Proto-Algorithmic Thinking in Architecture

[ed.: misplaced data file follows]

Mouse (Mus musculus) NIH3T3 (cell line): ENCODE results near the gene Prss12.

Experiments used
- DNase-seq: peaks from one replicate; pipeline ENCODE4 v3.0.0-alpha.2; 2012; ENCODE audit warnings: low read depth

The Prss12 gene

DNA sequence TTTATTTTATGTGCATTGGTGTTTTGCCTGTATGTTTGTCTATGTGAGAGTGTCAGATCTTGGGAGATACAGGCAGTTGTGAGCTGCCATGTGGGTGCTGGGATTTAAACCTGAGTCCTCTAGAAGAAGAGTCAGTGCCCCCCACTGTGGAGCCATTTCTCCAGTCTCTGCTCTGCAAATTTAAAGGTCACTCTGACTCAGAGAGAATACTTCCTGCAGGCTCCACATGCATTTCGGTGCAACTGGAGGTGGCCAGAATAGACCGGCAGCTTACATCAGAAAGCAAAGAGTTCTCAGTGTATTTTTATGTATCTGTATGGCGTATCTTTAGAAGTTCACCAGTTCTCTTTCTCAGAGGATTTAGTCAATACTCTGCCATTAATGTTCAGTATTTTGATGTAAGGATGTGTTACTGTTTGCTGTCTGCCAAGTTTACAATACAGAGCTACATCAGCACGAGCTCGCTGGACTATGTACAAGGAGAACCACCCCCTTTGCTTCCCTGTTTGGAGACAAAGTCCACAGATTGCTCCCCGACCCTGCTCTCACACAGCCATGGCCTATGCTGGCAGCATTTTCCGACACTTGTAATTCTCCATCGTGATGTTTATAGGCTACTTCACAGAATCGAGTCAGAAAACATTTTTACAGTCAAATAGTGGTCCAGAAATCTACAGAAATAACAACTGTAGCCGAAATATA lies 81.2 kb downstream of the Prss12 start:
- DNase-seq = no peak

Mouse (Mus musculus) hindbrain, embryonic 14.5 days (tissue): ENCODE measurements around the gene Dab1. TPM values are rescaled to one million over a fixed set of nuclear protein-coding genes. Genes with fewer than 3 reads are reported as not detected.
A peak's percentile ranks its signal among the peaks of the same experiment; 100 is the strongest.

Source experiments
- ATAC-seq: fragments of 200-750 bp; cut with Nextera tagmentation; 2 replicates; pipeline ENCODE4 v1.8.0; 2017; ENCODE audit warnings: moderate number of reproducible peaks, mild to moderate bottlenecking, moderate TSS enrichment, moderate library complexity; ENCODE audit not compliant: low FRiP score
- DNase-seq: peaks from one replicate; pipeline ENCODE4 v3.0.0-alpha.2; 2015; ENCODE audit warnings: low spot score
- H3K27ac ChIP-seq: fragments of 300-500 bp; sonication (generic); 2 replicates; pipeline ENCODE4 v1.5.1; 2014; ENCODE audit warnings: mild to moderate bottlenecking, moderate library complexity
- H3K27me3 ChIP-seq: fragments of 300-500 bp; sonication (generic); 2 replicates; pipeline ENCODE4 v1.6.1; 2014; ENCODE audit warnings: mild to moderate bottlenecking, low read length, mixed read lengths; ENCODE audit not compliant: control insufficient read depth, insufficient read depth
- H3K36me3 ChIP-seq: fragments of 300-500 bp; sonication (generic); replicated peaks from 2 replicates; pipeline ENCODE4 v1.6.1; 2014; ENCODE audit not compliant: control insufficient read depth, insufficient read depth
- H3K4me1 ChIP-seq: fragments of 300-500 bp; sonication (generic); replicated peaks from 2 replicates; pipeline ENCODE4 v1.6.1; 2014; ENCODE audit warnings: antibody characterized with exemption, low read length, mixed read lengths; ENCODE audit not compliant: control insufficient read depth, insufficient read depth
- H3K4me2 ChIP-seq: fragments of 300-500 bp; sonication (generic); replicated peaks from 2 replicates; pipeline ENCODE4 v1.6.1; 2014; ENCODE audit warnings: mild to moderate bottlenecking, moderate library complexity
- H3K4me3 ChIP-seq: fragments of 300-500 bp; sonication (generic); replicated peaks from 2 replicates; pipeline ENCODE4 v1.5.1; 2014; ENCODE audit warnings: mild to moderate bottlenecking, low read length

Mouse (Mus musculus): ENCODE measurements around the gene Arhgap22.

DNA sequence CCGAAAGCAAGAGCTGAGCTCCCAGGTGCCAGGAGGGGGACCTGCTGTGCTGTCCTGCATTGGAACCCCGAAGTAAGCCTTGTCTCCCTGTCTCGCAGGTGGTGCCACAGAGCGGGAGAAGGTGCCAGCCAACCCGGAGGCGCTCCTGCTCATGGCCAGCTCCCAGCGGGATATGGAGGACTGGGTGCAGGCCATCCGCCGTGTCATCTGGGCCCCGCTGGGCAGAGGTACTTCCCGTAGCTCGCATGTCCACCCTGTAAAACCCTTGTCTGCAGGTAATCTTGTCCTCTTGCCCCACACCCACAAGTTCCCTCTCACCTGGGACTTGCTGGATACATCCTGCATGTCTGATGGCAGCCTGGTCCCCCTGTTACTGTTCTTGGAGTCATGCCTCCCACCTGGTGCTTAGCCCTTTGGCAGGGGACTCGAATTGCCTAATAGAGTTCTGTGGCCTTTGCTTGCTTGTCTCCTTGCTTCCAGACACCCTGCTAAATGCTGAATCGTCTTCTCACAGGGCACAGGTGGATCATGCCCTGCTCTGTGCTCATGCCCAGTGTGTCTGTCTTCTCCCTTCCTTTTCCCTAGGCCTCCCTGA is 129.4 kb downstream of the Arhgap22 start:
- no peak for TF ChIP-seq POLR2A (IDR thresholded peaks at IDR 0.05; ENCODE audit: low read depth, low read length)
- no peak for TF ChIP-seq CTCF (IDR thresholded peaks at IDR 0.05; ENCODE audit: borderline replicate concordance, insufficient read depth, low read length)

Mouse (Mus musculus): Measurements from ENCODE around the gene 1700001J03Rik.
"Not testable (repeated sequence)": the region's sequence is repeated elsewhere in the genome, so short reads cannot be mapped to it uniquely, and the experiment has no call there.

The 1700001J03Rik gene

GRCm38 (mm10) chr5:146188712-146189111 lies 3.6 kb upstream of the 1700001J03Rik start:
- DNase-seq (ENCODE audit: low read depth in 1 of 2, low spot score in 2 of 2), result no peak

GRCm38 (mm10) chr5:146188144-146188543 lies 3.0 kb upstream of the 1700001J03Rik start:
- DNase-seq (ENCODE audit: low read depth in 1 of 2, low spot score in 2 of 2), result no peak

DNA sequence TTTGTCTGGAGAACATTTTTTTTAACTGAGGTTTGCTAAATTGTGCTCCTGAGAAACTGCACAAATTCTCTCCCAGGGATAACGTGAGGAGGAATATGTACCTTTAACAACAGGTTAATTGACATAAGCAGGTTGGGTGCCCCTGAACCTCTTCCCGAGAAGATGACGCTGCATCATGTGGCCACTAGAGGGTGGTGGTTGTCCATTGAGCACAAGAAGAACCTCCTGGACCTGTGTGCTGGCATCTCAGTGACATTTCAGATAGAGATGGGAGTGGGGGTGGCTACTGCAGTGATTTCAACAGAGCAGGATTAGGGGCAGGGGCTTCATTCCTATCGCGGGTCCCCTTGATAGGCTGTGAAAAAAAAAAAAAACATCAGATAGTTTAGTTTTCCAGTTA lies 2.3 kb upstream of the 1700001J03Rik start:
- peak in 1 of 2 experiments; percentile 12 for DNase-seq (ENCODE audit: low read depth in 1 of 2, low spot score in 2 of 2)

Located in the seams between what conventionally gets called “architecture history” (monographic accounts or analysis of large-scale buildings) and history of science and technology, this project benefits from such disciplinary overlap. Treating algorithmic thinking as inseparable from an aestheticized rationalism uncovers a profound aesthetic and epistemic convergence between seemingly opposed historical movements and actors. This project brings to the fore the urge to question a ready dichotomy of design and bureaucracy, and of “neutral” technology and morality. Placing a history of algorithmic thinking in spatial vicinity to the making of architecture and the history of science promises to unveil uncomfortable friction and productive affinities necessary for this history to bear on the present.This research project aims to construct a portrait of algorithmic thinking as a set of both human and aesthetic negotiations alongside the technical collection and commutation of data points through prescribed programs. We investigate several case studies of the 19th and 20th century, where architects together with bureaucrats tried to devise methods to automate design. This project employs three modes of scholarly expertise: rigorous, in-depth individual archival research to prepare the case studies, intensive interdisciplinary exchange in an international symposium to work out shared terminology and test methodologies with other scholars, and, lastly, a series of publications as public contribution to a discourse that urgently needs historical scholarly attention.